The Japanese government has decided to postpone holding full-fledged talks on how to achieve a stable imperial succession in the country to next spring as a divide in views has surfaced even within the ruling party.

Sources close to the matter recently said that as Crown Prince Fumihito is scheduled to announce himself to be first in line to the throne in a ceremony on April 19, the government plans to start the debate after the event to avoid a worsening divide within the ruling Liberal Democratic Party.

Japan's imperial house has been shrinking under the 1947 Imperial House Law that states only men in the paternal line can ascend the Chrysanthemum Throne, and the Diet has called for a swift discussion on its course.

Some opposition parties have proposed tolerating succession by women or by members in the maternal line, while a group within the LDP adamant about sticking to the patrilineal succession has urged Prime Minister Shinzo Abe not to break the centuries-old tradition.

But Akira Amari, a senior LDP lawmaker, said during a TV program aired Nov. 24 that succession by members in the matrilineage "should be tolerated as a last option" after placing members in the patrilineage before them in the order of succession.

While Amari later explained he was not actively advocating emperors of the matrilineage, Tetsuro Fukuyama, the secretary general of the opposition Constitutional Democratic Party of Japan, welcomed the comment, saying the fact that different views within the ruling party surfaced was valuable in itself.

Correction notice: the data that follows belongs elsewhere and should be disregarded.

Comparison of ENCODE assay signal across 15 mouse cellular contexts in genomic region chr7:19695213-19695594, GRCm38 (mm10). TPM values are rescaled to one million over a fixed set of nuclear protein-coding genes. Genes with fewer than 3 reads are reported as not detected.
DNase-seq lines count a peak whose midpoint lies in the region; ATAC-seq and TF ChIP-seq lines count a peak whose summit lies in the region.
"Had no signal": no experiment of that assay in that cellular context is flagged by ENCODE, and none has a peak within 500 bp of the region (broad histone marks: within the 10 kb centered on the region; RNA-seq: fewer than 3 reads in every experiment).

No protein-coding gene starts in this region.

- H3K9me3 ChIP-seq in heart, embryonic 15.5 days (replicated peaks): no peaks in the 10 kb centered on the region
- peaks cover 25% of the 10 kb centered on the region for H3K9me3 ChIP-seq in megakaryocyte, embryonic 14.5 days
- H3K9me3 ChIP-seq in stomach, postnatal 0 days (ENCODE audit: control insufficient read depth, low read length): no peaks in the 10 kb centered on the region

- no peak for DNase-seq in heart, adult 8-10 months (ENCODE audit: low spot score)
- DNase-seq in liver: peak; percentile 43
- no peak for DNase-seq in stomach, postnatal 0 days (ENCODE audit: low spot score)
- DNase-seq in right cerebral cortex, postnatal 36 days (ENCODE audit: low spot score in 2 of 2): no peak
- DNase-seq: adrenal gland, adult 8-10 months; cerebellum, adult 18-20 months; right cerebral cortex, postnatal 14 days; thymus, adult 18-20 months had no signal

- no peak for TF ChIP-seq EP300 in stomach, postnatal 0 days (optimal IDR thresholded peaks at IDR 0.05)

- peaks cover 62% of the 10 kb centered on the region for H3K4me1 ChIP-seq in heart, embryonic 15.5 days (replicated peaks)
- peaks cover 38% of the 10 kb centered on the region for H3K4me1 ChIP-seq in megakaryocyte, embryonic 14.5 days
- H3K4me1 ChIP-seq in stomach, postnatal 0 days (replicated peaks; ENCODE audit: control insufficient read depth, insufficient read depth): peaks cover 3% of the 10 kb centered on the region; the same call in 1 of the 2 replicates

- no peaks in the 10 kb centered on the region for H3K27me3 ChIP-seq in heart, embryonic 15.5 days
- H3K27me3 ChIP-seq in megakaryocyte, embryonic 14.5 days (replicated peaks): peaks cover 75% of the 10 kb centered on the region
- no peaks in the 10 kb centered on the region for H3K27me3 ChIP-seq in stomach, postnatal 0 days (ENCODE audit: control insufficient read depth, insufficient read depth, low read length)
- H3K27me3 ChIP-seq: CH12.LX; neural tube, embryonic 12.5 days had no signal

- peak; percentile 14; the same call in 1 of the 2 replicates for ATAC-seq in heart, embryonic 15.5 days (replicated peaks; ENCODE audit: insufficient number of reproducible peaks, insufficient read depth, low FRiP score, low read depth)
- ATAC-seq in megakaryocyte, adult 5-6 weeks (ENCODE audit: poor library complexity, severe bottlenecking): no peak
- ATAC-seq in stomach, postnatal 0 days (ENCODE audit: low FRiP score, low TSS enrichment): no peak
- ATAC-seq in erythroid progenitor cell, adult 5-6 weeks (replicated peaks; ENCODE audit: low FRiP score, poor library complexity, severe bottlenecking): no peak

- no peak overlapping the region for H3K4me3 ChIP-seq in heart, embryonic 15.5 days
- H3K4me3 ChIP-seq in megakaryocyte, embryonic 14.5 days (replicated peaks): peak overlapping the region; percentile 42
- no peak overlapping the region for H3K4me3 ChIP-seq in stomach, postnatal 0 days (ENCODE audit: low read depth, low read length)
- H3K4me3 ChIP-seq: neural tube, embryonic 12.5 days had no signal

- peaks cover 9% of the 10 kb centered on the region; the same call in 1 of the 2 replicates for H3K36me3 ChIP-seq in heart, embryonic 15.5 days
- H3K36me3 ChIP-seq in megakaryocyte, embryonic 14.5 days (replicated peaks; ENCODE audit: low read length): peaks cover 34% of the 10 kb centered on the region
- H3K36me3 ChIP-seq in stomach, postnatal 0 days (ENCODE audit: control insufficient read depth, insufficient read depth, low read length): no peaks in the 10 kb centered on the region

Amari's remarks were followed by LDP Secretary General Toshihiro Nikai's that was also widely seen as supporting a new style of succession as he has previously mentioned tolerating female emperors.

"As we bear in mind the equality of men and women and the democratic society, the conclusion is obvious," Nikai said at a press conference on Nov. 26.

The government initially planned to set up a panel to debate the future of the imperial succession after Emperor Naruhito completed Daijosai last month, a major Shinto-style Thanksgiving ritual accompanying his enthronement on May 1.

After Emperor Naruhito rose to the throne, the imperial family is only left with three heirs -- the emperor's younger brother, Crown Prince Fumihito, 54, his son, Prince Hisahito, 13, and Prince Hitachi, 84, the uncle of the emperor.

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